Globally, pulses are the second most important crop group after cereals. Lentil is one of the most widely consumed pulses in India and specifically in the Middle East and South Asian regions [1
]. Being a rich source of essential nutrients, it is regarded as a high value crop for ensuring food and nutritional security for millions of people in developing countries. It is drought-tolerant and can also be grown as a rotation crop. Lentils also improve soil fertility by replenishing soil nitrogen levels. [2
]. India contributes around 18% to world lentil production and is one of the major lentil-exporting countries in the world [3
Despite being a major producer and consumer, the yield of lentil is considerably low in India compared to other major producing countries. The crop yield is affected by multiple factors such as physical, economic and technological. Morphological characters play a crucial role in yield enhancement as well as reduction. [4
]. A good prediction model explores the complex relationship between different factors and yield. It helps to improve management techniques and boost actual yields. A good prediction model should be reliable, consistent, object-oriented, cost effective and sensitive to extreme events [6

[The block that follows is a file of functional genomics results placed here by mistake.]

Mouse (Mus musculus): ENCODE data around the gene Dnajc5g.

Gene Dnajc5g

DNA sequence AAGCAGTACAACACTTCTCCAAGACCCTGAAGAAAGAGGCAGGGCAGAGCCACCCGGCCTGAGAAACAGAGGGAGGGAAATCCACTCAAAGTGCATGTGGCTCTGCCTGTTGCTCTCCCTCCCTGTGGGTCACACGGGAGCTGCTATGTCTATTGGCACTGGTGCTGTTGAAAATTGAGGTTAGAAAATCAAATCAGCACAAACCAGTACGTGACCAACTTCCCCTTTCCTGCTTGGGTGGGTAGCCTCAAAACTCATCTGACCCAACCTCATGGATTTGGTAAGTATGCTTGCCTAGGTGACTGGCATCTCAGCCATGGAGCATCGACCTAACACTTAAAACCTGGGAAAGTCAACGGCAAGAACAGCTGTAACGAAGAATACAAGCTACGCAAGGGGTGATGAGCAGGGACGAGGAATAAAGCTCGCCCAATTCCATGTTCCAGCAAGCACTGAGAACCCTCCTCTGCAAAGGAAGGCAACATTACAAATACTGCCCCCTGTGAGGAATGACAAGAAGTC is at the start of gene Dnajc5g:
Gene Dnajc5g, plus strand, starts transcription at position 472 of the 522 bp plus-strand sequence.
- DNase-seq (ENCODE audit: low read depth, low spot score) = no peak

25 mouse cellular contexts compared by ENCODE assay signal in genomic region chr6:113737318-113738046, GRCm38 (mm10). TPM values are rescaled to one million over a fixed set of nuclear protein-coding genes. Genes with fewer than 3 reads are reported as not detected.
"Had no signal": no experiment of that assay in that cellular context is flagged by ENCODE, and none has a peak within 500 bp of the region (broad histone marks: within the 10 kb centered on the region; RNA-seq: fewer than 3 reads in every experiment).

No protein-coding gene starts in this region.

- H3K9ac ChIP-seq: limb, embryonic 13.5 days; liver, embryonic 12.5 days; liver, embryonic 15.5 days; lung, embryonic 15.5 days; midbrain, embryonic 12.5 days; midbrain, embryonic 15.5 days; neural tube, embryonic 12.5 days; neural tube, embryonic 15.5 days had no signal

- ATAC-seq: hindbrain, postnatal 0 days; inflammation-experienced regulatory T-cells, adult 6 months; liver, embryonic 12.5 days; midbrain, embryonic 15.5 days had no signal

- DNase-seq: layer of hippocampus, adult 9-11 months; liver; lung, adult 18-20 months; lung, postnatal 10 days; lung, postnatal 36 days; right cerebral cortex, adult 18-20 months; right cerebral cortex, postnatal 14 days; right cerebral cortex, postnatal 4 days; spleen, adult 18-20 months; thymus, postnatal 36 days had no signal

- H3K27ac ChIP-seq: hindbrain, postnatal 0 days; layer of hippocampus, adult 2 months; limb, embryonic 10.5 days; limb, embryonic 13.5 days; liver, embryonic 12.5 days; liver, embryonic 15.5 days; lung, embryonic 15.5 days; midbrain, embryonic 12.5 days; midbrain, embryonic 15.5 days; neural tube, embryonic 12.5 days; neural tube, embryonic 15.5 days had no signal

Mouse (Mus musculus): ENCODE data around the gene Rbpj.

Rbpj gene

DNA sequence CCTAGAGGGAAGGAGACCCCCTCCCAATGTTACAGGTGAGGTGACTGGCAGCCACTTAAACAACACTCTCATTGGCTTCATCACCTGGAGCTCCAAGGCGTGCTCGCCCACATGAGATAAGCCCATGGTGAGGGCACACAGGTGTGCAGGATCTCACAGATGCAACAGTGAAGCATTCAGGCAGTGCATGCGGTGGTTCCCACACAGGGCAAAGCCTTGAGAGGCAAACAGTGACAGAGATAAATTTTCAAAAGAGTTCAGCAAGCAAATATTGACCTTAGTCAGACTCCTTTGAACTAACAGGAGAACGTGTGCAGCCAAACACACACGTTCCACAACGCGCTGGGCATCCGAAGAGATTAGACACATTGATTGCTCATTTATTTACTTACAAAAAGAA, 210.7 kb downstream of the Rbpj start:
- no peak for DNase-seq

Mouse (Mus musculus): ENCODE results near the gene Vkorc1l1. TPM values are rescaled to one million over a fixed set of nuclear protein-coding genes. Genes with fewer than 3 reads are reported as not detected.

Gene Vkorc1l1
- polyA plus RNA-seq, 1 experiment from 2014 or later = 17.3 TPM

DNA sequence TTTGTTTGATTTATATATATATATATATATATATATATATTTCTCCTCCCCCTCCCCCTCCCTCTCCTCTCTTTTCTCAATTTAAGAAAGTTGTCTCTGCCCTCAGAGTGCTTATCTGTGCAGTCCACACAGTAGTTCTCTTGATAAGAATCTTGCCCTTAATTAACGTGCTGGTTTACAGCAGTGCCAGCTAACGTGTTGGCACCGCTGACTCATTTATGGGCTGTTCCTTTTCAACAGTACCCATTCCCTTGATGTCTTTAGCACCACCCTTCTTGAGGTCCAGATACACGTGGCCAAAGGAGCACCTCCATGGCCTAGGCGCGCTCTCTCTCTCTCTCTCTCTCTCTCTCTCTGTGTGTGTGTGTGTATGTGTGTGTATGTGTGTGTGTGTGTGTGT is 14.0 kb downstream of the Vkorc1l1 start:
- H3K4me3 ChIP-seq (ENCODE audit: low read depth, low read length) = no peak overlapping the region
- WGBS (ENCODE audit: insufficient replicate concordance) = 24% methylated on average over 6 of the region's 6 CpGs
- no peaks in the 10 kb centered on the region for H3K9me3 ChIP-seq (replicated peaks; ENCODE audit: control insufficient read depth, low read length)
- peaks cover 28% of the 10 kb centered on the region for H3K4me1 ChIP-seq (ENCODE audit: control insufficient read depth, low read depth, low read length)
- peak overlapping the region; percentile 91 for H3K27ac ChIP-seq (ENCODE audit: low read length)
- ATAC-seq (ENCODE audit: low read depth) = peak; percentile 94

]. Several researchers have attempted to model the crop yield of lentil using different models such as simple correlation [1
], path analysis [7
], multiple linear regression [8
], stepwise regression [9
], factorial analysis [2
] and principle component analysis [10
]. These studies assumed the linear relationship between plant characters and crop yield. However, these models have not been successful in capturing the nonlinear relationship between crop yield and plant characters [11
In the past decades, there has been a consistently rising interest in the application of machine learning (ML) techniques such as artificial neural networks (ANNs), support vector regression (SVR) and random forest (RF) in different fields, particularly for modelling nonlinear relationships. Schultz and Wieland [12
] discussed the possibilities of applying neural networks or neural networks in combination with fuzzy techniques in the field of agroecological modelling. Uno et al. [13
] used artificial neural networks to predict corn yield from compact airborne spectrographic imager data. They used statistical and ANN approaches along with various vegetation indices to develop yield prediction models. Lee et al. [14
] and Zhang et al. [15
] found that multivariate adaptive regression spline (MARS) performed better than both statistical parametric methods such as linear discriminant analysis or logistic regression and nonparametric approaches such as neural networks and support vector machines. Khazaei et al. [16